proceed
Pronunciation
  • IPA: /pɹəˈsiːd/
Verb

proceed (proceeds, present participle proceeding; past and past participle proceeded)

  1. (intransitive) To move, pass, or go forward or onward; to advance; to carry on
    To proceed on a journey.
  2. (intransitive) To pass from one point, topic, or stage, to another.
    To proceed with a story or argument.
  3. (intransitive) To come from; to have as its source or origin.
    Light proceeds from the sun.
  4. (intransitive) To go on in an orderly or regulated manner; to begin and carry on a series of acts or measures; to act methodically
    • a. 1705, John Locke, “Of the Conduct of the Understanding”, in Posthumous Works of Mr. John Locke: […], London: […] A[wnsham] and J[ohn] Churchill, […], published 1706, OCLC 6963663 ↗:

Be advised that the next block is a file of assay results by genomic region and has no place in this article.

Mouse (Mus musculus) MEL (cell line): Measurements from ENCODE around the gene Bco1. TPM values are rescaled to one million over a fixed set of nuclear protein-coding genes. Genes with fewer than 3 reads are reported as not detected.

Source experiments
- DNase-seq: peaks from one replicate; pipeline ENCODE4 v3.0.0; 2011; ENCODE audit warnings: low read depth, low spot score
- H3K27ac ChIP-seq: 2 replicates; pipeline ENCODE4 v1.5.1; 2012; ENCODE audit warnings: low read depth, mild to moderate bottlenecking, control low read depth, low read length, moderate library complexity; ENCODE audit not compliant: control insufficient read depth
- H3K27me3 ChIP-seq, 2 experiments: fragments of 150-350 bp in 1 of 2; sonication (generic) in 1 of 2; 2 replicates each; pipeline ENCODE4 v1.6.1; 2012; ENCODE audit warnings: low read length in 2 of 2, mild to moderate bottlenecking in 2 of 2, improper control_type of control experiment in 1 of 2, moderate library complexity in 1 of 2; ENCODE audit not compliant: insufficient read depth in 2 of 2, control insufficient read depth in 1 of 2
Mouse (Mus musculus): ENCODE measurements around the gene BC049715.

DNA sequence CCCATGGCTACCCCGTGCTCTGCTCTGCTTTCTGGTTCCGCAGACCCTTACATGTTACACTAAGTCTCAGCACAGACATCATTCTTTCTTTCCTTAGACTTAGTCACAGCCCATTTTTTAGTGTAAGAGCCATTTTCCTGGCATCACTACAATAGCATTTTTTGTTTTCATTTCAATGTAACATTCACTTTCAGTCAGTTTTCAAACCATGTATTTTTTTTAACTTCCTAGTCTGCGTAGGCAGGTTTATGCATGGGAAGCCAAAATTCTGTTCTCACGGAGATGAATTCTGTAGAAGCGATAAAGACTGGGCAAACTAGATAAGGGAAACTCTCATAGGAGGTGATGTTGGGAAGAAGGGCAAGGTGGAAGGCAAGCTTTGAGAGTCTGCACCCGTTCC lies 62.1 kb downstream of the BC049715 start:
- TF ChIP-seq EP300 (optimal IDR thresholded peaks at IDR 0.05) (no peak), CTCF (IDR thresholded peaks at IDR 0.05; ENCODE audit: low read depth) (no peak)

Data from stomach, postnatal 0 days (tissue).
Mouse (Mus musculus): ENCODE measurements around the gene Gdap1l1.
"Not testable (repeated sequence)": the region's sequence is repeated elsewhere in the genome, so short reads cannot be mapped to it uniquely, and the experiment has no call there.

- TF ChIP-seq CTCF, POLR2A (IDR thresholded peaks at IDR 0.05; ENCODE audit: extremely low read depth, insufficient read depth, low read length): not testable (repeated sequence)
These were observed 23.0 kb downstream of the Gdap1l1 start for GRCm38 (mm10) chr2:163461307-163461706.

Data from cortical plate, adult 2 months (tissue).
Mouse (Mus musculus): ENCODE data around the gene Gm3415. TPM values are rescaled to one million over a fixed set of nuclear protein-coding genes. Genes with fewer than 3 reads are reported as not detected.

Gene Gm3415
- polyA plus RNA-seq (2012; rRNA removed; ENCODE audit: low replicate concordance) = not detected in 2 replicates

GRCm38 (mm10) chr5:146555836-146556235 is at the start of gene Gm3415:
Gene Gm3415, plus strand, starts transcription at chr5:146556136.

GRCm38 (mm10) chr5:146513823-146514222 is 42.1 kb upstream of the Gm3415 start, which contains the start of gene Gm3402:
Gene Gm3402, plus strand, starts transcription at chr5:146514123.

He that proceeds upon others’ principles in his enquiry
  5. (intransitive) To be transacted; to take place; to occur.
    • 1599, William Shakespeare, “The Tragedie of Ivlivs Cæsar”, in Mr. William Shakespeares Comedies, Histories, & Tragedies: Published According to the True Originall Copies (First Folio), London: Printed by Isaac Iaggard, and Ed[ward] Blount, published 1623, OCLC 606515358 ↗, [Act I, scene ii]:
      And he will, after his sour fashion, tell you
      What hath proceeded worthy note to-day
  6. (intransitive, of a rule) To be applicable or effective; to be valid.
    • This rule only proceeds and takes place when a person can not of common law condemn another by his sentence.
  7. (legal, intransitive) To begin and carry on a legal process.
  8. (intransitive) To take an academic degree.
Synonyms Antonyms Related terms Translations Translations Translations Translations Translations
  • Portuguese: suceder
  • Russian: состоя́ться
Translations Translations


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